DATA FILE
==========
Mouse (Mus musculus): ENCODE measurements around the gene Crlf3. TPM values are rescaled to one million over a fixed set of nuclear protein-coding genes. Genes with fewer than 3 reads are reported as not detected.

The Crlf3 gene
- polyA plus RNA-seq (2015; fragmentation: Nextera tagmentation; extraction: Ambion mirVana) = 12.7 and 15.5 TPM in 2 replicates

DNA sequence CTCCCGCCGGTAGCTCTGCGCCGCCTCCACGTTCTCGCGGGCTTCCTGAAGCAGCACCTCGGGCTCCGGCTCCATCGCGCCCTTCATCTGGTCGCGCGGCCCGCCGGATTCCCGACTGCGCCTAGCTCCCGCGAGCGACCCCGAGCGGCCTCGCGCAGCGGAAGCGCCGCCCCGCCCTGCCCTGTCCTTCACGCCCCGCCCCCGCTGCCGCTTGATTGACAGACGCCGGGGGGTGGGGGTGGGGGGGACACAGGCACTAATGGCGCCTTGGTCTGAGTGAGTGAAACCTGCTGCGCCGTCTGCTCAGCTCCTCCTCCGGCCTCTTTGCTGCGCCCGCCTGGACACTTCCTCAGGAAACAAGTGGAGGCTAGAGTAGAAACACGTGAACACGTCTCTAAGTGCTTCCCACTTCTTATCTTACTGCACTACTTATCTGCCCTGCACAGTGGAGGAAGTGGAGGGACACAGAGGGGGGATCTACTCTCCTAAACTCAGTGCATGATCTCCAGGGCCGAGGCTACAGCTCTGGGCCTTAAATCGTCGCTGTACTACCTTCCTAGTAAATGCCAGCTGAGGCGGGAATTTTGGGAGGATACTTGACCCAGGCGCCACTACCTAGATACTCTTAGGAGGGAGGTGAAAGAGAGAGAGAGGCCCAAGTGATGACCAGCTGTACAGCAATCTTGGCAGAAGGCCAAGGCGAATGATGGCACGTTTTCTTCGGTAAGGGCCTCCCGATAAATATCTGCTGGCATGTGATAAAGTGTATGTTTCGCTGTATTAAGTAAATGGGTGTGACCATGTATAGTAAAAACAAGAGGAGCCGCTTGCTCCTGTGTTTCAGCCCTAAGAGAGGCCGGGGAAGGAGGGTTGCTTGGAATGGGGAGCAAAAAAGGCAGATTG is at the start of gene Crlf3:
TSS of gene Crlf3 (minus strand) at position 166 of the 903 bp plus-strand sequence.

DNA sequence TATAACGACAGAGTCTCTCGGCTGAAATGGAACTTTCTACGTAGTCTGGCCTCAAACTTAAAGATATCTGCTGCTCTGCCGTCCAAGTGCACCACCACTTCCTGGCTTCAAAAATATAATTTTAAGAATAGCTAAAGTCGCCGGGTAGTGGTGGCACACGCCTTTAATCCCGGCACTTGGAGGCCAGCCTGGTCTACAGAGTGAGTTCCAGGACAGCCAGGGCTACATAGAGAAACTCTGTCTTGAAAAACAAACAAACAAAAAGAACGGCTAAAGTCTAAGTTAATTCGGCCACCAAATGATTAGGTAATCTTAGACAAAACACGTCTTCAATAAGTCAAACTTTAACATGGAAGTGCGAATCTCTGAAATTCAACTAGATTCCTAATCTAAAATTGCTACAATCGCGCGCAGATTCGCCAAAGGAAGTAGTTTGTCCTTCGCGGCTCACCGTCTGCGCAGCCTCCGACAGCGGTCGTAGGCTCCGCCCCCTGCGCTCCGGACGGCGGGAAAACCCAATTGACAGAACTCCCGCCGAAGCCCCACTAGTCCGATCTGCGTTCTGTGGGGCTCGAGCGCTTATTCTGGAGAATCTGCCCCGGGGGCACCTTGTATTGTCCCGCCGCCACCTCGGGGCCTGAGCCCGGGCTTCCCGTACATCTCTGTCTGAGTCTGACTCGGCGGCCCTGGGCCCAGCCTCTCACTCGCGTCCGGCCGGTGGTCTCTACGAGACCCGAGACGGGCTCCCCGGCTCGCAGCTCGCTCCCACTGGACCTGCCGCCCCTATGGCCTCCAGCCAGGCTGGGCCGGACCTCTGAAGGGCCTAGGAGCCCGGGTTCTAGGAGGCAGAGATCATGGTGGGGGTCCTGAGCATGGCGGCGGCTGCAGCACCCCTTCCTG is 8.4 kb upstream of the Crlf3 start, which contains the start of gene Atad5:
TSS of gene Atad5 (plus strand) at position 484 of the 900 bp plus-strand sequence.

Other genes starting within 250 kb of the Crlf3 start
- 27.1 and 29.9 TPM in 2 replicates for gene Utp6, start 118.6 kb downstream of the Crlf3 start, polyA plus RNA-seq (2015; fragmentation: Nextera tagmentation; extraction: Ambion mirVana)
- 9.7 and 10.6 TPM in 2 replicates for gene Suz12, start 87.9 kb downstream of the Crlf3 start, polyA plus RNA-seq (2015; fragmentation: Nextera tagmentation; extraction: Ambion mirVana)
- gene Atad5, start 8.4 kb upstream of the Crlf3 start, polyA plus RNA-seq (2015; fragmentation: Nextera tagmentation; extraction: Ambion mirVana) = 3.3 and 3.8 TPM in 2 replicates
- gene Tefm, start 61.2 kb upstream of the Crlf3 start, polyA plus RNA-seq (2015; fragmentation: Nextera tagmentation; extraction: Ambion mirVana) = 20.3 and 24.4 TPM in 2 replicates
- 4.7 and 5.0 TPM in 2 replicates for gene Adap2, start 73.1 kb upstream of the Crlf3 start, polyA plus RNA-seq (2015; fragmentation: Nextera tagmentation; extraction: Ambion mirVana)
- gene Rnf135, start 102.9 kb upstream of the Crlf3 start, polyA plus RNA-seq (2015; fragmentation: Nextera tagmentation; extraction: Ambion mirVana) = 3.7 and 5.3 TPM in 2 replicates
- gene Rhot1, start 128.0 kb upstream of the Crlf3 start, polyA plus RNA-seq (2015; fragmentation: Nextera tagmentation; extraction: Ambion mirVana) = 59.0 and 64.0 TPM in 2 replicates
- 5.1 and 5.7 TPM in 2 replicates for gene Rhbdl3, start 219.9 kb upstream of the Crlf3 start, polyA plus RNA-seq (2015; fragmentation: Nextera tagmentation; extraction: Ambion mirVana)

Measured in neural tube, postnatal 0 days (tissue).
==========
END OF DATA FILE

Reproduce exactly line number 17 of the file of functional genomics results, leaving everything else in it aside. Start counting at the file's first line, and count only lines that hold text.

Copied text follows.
Measured in neural tube, postnatal 0 days (tissue).